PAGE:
High school seniors try the profession PASADENA


April 02, 1993|By Monica Norton | Monica Norton,Staff Writer

Only a few male teachers could get away with wearing an earring in one lobe to class. Or female teachers with wearing a lacrosse kilt and T-shirt.

But then, Steve Burr and Nicole Merzendorf aren't your typical teachers. They are two of seven Chesapeake High School seniors who help teach science to fifth-graders through the Anne Arundel County school system's Science Student Teaching Program.

Every Thursday, they visit Jean Snow's fifth-graders at Fort Smallwood Elementary School to teach the latest unit on geology or physics.

The 3-year-old program is open to seniors who have completed biology, chemistry and physics. It gives the high school students a chance to sample the teaching profession and the elementary students a little extra attention.

The seniors -- seven from Chesapeake, three from Glen Burnie High -- meet each Monday after school to discuss the program and their progress. Tuesdays, they plan their lessons, and Wednesdays and Thursdays, they teach.

Yesterday, Steve and Nicole were helping their charges describe the major geological eras. But this was no textbook lesson. Students were divided into small groups to develop posters advertising the Paleozoic or Mesozoic eras as hot vacation spots.

As the students dreamed up slogans, such as "A Blast From the Past" and "Creatures Swam the Ocean Blue, in 600 million You Can Too," Steve and Nicole moved around the room offering assistance.

"I need Steve," one boy called out.

Another student called Nicole over to approve her group's poster.

"I think they look at us as a teacher and a friend," Nicole said. "We're helping them, but they also relate to us because we're close to their age."

Steve and Nicole said they were eyeing careers as teachers before they entered the program, but their year with the fifth-graders has cemented those plans.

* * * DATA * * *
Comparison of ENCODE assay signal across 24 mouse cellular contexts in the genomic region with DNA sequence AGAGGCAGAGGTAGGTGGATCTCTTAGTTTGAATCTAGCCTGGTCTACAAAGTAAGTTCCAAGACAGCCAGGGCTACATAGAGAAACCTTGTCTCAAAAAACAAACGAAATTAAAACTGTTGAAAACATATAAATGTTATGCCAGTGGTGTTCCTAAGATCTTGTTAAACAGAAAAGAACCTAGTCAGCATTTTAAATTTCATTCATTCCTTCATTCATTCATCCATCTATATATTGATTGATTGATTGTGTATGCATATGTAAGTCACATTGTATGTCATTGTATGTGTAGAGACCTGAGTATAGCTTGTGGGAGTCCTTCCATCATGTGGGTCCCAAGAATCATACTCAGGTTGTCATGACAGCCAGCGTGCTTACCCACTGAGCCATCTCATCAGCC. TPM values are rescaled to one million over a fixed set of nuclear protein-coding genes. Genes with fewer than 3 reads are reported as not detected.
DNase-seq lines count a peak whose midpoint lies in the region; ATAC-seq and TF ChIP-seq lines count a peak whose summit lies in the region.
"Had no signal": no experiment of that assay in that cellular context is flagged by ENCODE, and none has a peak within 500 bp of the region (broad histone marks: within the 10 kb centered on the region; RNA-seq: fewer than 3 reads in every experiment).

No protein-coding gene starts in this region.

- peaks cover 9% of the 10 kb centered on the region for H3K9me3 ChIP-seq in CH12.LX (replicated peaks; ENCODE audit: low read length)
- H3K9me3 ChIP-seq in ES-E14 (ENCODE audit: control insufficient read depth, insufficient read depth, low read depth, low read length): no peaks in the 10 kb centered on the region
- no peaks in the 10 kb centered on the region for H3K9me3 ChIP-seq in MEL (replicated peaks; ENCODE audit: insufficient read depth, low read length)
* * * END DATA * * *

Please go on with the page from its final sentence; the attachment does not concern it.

"I like the feeling that I'm actually helping somebody," Nicole said. "This has really helped me to see if I want to teach."

And Steve added, "I feel as if I've been given knowledge and should share it. Plus I just get so much from them. If you come in here in a bad mood, they really cheer you up because they're really glad to see you."

The fifth-graders and their full-time teacher say that Steve and Nicole aren't the only ones who get something from the program.

"One of the benefits is that these students have an opportunity to see wonderful role models," Mrs. Snow said. "They are both good students. They come and they share their knowledge and experience with them."

Warren McKeldin, 10, said he looks forward to Steve and Nicole's visits because students receive more individual attention.

"Mrs. Snow usually has to run around here and run around there trying to get to everybody," Warren said. "But now Steve can work with some people, and Nicole can work with some more people, and Mrs. Snow can work with some."

And it doesn't hurt that Steve and Nicole live in the same neighborhoods as the students they teach. Students have seen Nicole playing lacrosse, and they've seen Steve tossing snowballs with the neighborhood kids.

"They understand us," said Mike Fileta, 10. "They're still kids."

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